Season of Love

Season of Love

Yes, Valentine’s Day is on its way! For this is the season of love!

The 14th February is one of the most popular days in the calendar for proposing marriage.


The main attraction of that date, of course, is that love is all around! People are thinking romantically. Many are physically marking the occasion, often with an anonymous love message (whether a card or, nowadays, an e-mail [how romantic!]). They may prefer a red rose. Or what about a meal out?

I’m not denying that Valentine’s Day is a commercial opportunity.  However, it’s also a spur to think and act romantically, and that’s beautiful and all to the good.

So “love is in the air”, as the song goes, and that makes it easier to catch the mood and join in.


Whereas sending an anonymous message of love is a godsend for those who are shy, what about a marriage proposal? That can be quite another matter!

The nitty-gritty

When and where do you propose?

Do you want to do it in public? What if you’re turned down? You don’t want public humiliation.

If you’re in private, how do you bring it into the conversation?

One way to propose

I used to be shier than I am now and I had self-esteem issues. I wanted to propose (actually not on Valentine’s Day, but the principle holds good). I was fairly apprehensive, in truth, although I felt I was in with a good chance!

So I whisked my intended off for a few days in Rome. Now that’s romantic, isn’t it?!

I thought long and hard about the proposal. What if the answer meant rejection? I therefore decided to put it off to the last day, so that the majority of the holiday could pass without embarrassment.

The only problem with this was that I was on edge from the word go!

Resolution came by accident, in the event. We were in the ravishing Villa d’Este, on a fabulous day, on our second day in Rome, and had the place to ourselves. When we stopped at a bench, I didn’t hesitate and dropped to my knees.

Very fortunately, the answer was “yes” and the rest of the trip was magnificent!

Not everybody is going to be lucky enough to have Rome (and the elements) on their side.

What you do need to do is to weigh up the odds. When you’ve resolved to commit, be prepared. That means buying the ring, and deciding where you’ll propose. You might choose to do this at the end of a meal (whether self-cooked or in a restaurant), but not if you’re going to be so nervous that you can’t eat!

Wherever it is, try and set the mood (so the proposal doesn’t come totally out of the blue).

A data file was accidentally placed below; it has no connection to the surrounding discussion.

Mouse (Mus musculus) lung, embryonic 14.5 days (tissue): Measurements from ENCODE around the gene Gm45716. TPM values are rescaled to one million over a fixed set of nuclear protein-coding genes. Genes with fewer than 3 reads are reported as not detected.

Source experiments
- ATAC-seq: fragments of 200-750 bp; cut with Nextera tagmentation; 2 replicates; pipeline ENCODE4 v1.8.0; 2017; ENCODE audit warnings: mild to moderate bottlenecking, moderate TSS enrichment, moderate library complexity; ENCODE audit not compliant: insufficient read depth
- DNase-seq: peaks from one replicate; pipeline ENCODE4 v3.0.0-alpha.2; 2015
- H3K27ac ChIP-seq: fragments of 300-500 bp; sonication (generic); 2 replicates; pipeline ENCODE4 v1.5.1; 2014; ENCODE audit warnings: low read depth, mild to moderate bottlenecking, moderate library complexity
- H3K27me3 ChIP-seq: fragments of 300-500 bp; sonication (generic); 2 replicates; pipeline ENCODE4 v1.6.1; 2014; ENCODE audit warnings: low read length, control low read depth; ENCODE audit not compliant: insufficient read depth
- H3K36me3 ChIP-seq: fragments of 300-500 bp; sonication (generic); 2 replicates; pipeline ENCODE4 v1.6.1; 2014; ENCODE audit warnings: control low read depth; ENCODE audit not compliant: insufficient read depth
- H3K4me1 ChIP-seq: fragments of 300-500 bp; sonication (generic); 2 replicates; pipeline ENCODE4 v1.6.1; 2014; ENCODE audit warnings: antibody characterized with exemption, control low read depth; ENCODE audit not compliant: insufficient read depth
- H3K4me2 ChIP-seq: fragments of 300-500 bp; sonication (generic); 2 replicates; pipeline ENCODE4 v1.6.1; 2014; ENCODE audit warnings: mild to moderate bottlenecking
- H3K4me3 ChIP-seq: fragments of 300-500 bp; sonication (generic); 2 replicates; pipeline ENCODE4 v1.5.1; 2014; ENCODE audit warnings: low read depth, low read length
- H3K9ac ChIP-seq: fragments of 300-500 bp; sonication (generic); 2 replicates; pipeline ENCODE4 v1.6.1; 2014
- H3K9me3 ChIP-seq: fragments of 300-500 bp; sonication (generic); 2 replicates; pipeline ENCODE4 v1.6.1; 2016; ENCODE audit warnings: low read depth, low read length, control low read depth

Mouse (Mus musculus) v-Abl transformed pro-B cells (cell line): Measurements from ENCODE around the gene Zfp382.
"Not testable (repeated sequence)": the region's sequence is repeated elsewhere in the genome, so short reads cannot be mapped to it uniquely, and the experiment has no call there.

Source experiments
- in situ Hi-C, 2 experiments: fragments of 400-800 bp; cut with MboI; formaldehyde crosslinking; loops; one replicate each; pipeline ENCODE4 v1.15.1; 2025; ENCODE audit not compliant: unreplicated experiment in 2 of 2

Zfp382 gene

An idea

For a more elaborate plan, you could book a spot at, say, a boutique hotel or restaurant. A civil celebrant (such as myself!) could be lurking as you both come in. You propose marriage, get accepted, and give me the nod. I then come in and perform a brief engagement ceremony for you both. (The ceremony would have no legal significance, but be so beautiful!)

How romantic is that?

Yes, it truly is the sesaon of love!

Valentine s Day

Ever the romantic, I couldn’t resist a bonus blog about Valentine s Day.


Its origins spring from the imprisonment of a certain Valentine by the Ancient Romans for performing weddings for soldiers who were forbidden to marry and for ministering to Christians (who were being persecuted).


You can probably see the connection, although you need a bit of imagination to make the leap to 21st century celebrations of Valentine s Day!

Modern day

Yes, I know I’m cynical, but, let’s face it, nowadays it is a chance for florists, card-makers, vintners, chocolatiers and restaurateurs to put their prices up.
More romantically, though, it is the most popular day for women to receive wedding proposals (although men prefer Christmas Eve). Let’s look at how to go about making a proposal.


The proposal

Of course there are all sorts of ways of proposing. Some will choose to accompany the proposal with a Valentine s Day gift.

In the vast majority of cases, you will want to choose a quiet venue – a booked table in a nice, intimate restaurant may do the trick. Soft music and subdued lighting should provide a suitable atmosphere.

Alternatively, the setting can be the home – perhaps to the accompaniment of a lovely meal (a dish you both enjoy!) and a certain amount of champagne! A proposal over a chocolate pudding often works well.

You can mention the romance of the day and how much it has encouraged you to express your love – but, naturally,  it’s got to be down to you what to say.

In truth, I didn’t propose on Valentine s Day (I chose an Italian garden in July!), but it was romantic and that’s key.

Make it a special day and enjoy it!

Michael Gordon can help prepare and conduct a tailor-made life-cycle civil ceremony in or around London or, indeed, in Europe.